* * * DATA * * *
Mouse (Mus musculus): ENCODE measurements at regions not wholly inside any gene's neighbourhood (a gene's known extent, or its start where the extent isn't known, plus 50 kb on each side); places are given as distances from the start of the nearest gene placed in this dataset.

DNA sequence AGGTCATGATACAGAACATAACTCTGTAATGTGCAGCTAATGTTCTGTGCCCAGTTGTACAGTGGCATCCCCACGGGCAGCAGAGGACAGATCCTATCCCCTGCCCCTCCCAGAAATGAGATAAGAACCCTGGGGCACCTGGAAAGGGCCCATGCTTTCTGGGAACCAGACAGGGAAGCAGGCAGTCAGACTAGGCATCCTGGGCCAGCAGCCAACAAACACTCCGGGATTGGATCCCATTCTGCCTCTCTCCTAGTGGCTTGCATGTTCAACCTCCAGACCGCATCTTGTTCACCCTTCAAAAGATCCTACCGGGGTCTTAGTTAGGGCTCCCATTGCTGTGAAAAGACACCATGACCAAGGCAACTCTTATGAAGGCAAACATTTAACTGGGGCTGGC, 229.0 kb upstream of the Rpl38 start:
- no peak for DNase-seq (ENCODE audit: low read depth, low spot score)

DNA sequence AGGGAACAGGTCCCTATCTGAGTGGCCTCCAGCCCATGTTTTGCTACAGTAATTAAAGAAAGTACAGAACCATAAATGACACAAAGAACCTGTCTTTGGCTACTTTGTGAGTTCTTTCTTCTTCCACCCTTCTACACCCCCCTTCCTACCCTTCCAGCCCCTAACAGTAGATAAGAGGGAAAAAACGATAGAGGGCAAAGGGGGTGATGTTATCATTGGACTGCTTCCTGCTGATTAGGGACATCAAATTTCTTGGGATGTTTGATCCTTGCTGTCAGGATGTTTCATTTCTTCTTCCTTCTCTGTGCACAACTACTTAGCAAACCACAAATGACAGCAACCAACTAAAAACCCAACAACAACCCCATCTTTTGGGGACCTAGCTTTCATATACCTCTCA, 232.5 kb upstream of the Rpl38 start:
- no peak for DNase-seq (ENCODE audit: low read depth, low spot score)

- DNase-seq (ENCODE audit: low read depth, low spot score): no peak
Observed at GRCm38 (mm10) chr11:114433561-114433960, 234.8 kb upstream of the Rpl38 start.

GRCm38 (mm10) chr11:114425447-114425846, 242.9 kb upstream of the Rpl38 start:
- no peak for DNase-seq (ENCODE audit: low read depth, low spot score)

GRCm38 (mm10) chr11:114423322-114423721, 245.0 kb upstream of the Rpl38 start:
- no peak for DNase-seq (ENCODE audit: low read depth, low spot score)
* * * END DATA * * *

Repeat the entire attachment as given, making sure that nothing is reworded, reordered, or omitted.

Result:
Mouse (Mus musculus): ENCODE measurements at regions not wholly inside any gene's neighbourhood (a gene's known extent, or its start where the extent isn't known, plus 50 kb on each side); places are given as distances from the start of the nearest gene placed in this dataset.

DNA sequence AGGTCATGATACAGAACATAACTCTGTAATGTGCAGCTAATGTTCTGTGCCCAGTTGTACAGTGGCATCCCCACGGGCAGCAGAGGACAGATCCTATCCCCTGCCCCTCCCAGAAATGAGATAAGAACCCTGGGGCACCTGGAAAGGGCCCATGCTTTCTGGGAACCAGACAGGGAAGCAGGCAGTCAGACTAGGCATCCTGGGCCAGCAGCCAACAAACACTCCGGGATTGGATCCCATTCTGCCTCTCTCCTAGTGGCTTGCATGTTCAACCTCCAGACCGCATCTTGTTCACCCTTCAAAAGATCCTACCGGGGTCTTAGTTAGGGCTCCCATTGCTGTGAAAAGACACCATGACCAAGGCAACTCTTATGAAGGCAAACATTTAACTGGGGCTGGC, 229.0 kb upstream of the Rpl38 start:
- no peak for DNase-seq (ENCODE audit: low read depth, low spot score)

DNA sequence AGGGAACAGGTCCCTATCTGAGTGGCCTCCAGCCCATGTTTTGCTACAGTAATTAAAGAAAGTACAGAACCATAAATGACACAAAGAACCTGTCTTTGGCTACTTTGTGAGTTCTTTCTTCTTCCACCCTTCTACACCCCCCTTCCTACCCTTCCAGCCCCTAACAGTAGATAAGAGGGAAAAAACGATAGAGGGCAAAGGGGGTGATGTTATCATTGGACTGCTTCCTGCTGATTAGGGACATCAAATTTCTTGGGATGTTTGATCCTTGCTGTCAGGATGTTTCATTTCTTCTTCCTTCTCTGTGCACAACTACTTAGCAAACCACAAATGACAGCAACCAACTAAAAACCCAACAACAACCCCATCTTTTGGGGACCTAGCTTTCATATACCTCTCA, 232.5 kb upstream of the Rpl38 start:
- no peak for DNase-seq (ENCODE audit: low read depth, low spot score)

- DNase-seq (ENCODE audit: low read depth, low spot score): no peak
Observed at GRCm38 (mm10) chr11:114433561-114433960, 234.8 kb upstream of the Rpl38 start.

GRCm38 (mm10) chr11:114425447-114425846, 242.9 kb upstream of the Rpl38 start:
- no peak for DNase-seq (ENCODE audit: low read depth, low spot score)

GRCm38 (mm10) chr11:114423322-114423721, 245.0 kb upstream of the Rpl38 start:
- no peak for DNase-seq (ENCODE audit: low read depth, low spot score)